UPSIDE ON THE DOWNSLIDE
Singapore developers working with architects are not strangers to adding a bit of pizazz to the large scale projects they’ve undertaken. For example, the recently completed Marina Sands Casino in that city nation last March, has a fountain on the street level that drains into the shopping mall below creating a waterfall effect. See pillartopost.org for March 16, 2016 for more coverage: http://www.pillartopost.org/2016/03/world-architecture-singapores-rain_16.html
It’s all theatre. And, obviously contagious.
We mention this because last Saturday, Oue, a Singapore based commercial realty firm unveiled a new “attraction” atop one of the Los Angeles based properties it purchased, renamed and spent an additional $100 million or so on the rehab.
Called “Skyspace LA, the new multi-level architectural shtick is spread across four different floors of the high rise tower, that was originally built in 1989 as the U.S. Bank Tower.
The attraction that has captured the bulk of media attention this week is a 45-foot fully-enclosed plexiglass slide called Skyslide. The new thrill ride is now open to the public at $25 per per person. Skyslide is attached to the side of the 70th floor and sliders will be dropped down to the landing on the 69th floor.
The slide will take you on a magic carpet ride 1,000 feet over downtown LA. But the title of LA’s tallest building will pass next year from the Oue Tower to the Wilshire Grand Tower in less than a year. The new Chris Martin designed tower will top out at 1,100 feet vs. Oue’s 1,018.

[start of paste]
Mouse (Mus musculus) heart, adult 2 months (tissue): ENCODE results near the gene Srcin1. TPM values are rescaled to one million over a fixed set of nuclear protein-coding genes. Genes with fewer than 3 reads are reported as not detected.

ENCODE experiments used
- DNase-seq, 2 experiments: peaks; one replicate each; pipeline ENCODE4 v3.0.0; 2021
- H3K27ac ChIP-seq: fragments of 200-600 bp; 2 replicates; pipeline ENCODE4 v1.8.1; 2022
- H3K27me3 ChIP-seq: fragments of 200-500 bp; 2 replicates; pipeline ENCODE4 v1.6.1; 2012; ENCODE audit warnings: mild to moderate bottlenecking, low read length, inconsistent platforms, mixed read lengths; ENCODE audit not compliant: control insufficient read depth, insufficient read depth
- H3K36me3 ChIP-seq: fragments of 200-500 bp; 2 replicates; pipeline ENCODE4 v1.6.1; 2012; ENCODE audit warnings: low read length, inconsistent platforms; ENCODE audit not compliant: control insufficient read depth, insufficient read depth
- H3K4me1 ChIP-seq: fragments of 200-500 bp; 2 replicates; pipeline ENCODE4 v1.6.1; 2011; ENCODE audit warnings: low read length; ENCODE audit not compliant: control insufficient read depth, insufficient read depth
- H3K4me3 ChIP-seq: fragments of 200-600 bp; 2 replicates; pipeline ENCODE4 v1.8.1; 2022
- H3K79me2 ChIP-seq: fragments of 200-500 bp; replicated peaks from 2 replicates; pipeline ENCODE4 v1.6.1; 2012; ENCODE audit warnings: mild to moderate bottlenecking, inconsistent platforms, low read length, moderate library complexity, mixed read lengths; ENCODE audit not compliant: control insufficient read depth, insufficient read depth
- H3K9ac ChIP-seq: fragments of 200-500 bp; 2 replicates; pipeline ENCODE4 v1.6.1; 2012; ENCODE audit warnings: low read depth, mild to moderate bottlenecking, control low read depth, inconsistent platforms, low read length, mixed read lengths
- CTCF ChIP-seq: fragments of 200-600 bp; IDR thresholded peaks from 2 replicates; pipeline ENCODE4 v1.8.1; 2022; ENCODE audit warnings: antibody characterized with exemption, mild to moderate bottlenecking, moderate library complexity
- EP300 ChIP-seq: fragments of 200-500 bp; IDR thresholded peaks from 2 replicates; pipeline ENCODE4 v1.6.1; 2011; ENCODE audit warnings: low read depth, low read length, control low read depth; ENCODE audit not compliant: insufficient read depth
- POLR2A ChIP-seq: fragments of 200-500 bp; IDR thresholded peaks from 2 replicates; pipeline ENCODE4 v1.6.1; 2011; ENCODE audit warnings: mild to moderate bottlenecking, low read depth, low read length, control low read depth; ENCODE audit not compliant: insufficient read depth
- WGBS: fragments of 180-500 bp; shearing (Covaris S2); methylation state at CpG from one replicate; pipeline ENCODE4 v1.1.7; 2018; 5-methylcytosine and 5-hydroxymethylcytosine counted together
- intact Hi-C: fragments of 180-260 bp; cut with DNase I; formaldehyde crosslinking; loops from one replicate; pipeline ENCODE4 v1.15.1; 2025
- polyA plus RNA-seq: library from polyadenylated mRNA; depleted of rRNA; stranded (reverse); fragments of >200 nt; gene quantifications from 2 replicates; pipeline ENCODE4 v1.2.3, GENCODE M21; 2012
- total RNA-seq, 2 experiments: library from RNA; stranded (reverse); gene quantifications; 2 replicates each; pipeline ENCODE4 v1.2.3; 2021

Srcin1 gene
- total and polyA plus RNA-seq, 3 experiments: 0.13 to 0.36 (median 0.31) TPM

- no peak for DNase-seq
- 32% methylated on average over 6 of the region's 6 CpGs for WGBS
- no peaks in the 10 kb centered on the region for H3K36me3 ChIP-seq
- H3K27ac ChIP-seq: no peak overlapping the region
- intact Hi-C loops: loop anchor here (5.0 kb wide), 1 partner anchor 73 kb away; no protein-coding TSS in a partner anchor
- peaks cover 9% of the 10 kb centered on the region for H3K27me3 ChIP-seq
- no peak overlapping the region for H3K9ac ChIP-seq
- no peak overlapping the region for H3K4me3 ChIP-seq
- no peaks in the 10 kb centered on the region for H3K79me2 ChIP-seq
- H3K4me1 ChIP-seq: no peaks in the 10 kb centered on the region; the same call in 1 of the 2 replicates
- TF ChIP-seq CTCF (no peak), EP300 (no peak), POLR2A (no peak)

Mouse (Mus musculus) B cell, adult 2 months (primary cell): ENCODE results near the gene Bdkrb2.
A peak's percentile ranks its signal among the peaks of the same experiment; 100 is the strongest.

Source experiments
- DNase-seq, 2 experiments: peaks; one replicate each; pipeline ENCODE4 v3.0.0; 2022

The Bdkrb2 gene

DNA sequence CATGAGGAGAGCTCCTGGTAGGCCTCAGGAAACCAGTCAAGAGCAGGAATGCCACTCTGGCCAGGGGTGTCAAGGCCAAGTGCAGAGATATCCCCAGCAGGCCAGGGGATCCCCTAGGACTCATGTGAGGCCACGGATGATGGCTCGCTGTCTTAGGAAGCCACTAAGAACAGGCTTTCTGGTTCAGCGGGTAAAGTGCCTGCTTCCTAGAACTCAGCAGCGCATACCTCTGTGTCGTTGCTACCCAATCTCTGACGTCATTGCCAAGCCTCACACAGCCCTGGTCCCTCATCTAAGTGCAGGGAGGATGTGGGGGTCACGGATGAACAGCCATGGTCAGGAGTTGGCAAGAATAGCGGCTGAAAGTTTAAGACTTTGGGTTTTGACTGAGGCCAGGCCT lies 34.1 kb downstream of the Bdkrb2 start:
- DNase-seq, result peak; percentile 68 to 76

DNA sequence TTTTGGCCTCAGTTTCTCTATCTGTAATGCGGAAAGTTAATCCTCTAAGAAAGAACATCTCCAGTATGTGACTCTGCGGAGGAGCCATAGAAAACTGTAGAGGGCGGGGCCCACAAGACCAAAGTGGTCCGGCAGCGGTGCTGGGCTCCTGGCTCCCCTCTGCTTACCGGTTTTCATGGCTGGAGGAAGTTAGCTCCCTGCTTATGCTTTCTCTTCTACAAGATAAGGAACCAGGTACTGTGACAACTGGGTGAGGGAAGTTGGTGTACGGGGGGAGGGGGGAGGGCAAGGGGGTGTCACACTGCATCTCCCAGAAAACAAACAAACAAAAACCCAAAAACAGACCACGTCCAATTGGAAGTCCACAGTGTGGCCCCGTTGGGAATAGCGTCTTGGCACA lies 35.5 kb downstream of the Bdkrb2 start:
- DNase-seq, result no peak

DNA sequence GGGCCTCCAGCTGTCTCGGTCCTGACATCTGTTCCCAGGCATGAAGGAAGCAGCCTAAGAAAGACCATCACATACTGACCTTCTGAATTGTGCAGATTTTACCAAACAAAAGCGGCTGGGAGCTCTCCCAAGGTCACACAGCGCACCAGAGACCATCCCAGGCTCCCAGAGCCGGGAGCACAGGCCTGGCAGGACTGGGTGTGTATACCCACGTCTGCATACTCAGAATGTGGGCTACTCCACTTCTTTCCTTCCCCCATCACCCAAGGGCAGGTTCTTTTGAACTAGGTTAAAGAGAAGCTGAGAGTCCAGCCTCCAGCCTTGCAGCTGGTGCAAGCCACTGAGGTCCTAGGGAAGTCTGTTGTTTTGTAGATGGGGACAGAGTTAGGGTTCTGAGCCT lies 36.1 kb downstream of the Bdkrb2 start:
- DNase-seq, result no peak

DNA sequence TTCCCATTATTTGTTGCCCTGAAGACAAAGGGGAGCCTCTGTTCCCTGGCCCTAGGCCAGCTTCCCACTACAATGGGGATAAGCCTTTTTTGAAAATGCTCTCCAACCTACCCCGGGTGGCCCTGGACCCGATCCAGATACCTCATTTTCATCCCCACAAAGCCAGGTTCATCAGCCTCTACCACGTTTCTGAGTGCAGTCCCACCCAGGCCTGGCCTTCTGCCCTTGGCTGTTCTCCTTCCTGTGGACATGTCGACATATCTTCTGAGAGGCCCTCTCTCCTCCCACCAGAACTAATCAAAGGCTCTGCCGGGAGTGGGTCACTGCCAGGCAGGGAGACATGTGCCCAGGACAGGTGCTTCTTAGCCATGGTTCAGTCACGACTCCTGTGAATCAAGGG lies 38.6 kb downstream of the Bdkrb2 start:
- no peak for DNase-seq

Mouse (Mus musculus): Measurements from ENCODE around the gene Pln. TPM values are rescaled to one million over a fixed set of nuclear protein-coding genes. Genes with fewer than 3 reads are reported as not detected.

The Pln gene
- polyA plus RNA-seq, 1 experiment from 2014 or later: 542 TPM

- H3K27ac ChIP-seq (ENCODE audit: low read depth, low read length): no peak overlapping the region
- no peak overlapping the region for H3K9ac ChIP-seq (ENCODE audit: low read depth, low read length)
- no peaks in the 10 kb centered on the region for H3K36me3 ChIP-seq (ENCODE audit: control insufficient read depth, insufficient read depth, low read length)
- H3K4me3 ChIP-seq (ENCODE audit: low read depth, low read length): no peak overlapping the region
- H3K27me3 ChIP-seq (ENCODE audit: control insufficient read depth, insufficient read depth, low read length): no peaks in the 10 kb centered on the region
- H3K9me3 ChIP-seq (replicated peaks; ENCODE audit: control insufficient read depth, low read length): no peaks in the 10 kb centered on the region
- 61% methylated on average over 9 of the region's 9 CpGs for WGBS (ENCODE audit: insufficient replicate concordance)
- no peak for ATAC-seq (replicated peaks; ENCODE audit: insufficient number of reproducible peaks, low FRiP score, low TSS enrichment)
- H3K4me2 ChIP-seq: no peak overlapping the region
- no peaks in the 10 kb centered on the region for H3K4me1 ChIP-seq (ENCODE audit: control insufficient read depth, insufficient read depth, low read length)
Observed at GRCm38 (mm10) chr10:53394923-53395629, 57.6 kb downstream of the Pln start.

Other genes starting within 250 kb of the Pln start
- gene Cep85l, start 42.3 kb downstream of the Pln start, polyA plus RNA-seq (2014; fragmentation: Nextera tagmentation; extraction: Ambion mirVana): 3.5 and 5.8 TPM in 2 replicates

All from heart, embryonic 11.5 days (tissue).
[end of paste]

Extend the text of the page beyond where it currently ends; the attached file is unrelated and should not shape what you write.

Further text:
Another feature of Skyspace LA is a new observation deck that offers a 360 view of the third largest city in the U.S.
The LA Times reports architecture firm Gensler handled the new remodel, which include “...a pair of redesigned lobbies (one for the tenants at ground level that is much more open to the sidewalk than before and the other for the slide-going public), a café, a slick and windowless “transfer floor” on the 54th story and a restaurant and bar on the 71st. The slide itself, called Skyslide, was designed by M. Ludvik Engineering...”
The Oue team didn’t dream up charging tourists for observation deck views. Fees are already in place to reach the view deck atop the new World Trade Center in New York (about $35); the Shard in London has a view spot for about $40 per person and the glass bottom view ledge at Chicago’s the Willis Tower charges $22 per person.
Doom and gloomers and other media will note the Oue staffers insist the slide can withstand an 8.0 earthquake and 110-mile-per-hour hurricane force winds. Speaking of hot air, no mention was made how it will withstand a possible Donald Trump election.